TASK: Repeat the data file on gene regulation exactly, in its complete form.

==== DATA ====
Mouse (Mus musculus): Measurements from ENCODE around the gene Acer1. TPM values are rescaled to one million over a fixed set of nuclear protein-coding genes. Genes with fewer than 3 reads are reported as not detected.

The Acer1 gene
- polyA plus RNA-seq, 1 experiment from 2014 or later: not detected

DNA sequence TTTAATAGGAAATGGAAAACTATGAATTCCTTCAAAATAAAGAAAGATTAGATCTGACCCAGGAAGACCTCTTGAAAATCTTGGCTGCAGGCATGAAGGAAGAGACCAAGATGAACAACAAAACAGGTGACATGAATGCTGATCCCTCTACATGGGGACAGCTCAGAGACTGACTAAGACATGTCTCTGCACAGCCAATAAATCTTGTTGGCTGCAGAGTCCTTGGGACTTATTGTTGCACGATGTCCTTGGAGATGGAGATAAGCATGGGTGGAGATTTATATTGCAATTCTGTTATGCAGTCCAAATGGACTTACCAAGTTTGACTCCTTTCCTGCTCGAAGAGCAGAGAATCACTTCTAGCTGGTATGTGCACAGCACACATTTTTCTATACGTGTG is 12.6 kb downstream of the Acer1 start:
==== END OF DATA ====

Mouse (Mus musculus): Measurements from ENCODE around the gene Acer1. TPM values are rescaled to one million over a fixed set of nuclear protein-coding genes. Genes with fewer than 3 reads are reported as not detected.

The Acer1 gene
- polyA plus RNA-seq, 1 experiment from 2014 or later: not detected

DNA sequence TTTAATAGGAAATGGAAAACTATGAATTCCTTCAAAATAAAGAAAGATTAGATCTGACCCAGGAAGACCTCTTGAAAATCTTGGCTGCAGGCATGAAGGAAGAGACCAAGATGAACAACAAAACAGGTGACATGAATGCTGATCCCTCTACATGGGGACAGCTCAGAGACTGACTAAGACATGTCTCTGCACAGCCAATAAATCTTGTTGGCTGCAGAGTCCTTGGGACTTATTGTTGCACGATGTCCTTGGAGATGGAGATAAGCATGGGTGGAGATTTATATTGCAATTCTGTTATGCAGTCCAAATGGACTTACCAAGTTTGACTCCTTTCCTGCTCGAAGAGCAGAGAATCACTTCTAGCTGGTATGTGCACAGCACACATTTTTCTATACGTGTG is 12.6 kb downstream of the Acer1 start: